Table 4 it shows the association between nutritional status and the socioeconomic data of the children in the sample. With regard to the mother’s education qualification, nutritional status nutritional status and educational attainment, the highest percentage in children with normal weight is the higher education degree (24.1%) while in overweight children it is the secondary education degree (16, 3%), followed by the higher education degree (16.0%). Despite the observed differences, these are not statistically significant (p = 0.875; OR = 0.978). Regarding the association between the father’s educational attainment and nutritional status, children with normal weight have the highest percentage in parents with a higher education degree (21.2%) while in overweight children the secondary education degree (15.9%) is the most prevalent, followed by basic education (14.7%) and lastly higher education (9.8%). However, the differences are not statistically significant (p = 0.161; OR = 1.81). The monthly household income of this sample is more evident in the strata with an average income above 1000 - 2000 €, followed by the highest income> 2000 €. The highest percentage in children with normal weight is a monthly income between 1000 - 2000 € (23.0%) and the lowest can be found in income <1000 € (16.2%). As for overweight children, the highest percentage is also in income 1000 - 2000 € but the lowest becomes in income> 2000 € (10.6%). The difference in results, however, is not statistically significant (p = 0.426; OR = 1.53).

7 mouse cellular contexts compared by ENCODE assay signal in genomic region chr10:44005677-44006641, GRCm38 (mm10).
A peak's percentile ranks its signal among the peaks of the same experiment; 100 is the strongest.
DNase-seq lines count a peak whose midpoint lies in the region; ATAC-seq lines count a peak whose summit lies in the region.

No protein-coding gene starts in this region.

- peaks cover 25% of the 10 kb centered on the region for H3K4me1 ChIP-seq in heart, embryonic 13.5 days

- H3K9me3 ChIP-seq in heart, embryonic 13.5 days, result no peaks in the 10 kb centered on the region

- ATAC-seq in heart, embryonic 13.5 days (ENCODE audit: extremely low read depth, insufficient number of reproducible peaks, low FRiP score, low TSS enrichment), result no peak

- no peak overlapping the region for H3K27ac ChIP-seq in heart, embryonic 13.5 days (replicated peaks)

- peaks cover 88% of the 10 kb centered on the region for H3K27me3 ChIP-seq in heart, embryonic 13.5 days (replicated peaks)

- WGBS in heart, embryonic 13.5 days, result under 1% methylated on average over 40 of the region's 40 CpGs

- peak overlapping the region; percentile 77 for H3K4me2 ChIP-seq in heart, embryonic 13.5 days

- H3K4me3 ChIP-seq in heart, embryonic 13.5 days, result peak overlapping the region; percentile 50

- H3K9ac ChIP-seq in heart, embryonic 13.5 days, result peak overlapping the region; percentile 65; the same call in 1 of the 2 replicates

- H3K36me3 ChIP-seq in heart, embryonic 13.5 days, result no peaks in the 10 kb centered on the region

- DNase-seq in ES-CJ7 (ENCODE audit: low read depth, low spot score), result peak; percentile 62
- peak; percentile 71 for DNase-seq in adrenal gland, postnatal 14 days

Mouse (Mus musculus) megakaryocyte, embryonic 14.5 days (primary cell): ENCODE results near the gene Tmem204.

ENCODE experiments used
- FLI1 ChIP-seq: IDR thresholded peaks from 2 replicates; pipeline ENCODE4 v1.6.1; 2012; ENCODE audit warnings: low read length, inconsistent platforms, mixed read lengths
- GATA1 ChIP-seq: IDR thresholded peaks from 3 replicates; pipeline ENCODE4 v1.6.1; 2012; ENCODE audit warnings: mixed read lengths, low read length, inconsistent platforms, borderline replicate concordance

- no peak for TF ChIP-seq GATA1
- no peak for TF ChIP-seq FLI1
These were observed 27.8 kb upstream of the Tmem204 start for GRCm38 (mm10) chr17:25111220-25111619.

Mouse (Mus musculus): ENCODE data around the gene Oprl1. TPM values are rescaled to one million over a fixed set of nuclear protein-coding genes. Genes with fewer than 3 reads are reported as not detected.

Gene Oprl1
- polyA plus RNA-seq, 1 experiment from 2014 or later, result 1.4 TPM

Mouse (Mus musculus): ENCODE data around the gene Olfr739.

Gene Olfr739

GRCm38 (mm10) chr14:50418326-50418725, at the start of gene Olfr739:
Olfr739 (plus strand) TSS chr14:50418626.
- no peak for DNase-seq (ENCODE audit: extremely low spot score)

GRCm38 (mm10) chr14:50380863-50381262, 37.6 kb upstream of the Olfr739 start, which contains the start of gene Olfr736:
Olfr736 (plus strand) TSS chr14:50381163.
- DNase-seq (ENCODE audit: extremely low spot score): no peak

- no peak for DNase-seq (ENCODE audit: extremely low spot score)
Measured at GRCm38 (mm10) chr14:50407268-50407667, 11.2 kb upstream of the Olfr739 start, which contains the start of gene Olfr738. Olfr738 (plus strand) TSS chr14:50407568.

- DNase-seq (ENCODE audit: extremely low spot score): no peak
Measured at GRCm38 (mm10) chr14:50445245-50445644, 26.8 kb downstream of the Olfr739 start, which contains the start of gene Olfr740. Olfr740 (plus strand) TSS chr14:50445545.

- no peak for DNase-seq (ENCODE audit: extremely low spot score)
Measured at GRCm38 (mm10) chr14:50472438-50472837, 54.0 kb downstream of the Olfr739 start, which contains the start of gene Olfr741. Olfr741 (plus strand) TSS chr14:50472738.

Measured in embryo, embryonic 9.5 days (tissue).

The Table 5, referring to the frequency of consumption of sugary drinks, reveals a very high frequency of consumption of chocolate milk and iced tea. With regard to the consumption of energy or sports drinks, the value is residual with only one child admitting consumption. The results for nectars and fruit juices show similar numbers in terms of frequency, recognizing that “up to 1 time a week” and “more than 1 time a week” are practiced by more than 60% of children. As for drinks such as carbonated, carbonated or non-carbonated soft drinks, Coca-Cola or Pepsi, fruit concentrate, powdered soft drinks and drinks alternative to milk, the frequency appears as low. In relation to drinks such as iced tea and chocolate milk, they are evenly distributed in terms of frequency of consumption in the three groups presented. The big difference is that iced tea has a percentage of 26.6% of consumption “more than once a week”, compared with the chocolate milk with 52.8% for the same frequency of consumption. To associate each sugary drink with a specific consumption frequency, a hierarchical group analysis was carried out (Table 6), where the number of classes was three and where the aggregation method was the connection between groups and the measure used was the Euclidean distance squared. Drinks were grouped into classes taking into account children’s drinking behavior, with “never less than once a month” in class 1, “up to once a week” in class 2 and “more than once a week” class 3. It was found that the drinks referring to class 1 were Coca-cola or Pepsi, carbonated, soft drinks (with and without gas), energy and sports drink, fruit concentrate, powdered soft drink and drinks alternative to milk. Those that were part of class 2 were iced tea, nectar and fruit juice. Finally, only chocolate milk belonged to class 3. After the association between each drink and the children’s consumption behaviour was made according to frequency, an association was made between their nutritional status and the classes through of a binary logistic regression. Although the results are not statistically significant (p> 0.005), a trend can be observed between belonging to one of the classes and being overweight. As shown in Table 6, belonging to class 1 is associated with a protective effect against excess weight (OR = 0.40) whereas belonging to class 2 has the opposite effect (OR = 1.95). In relation to class 3, belonging to this class has a non-significant result.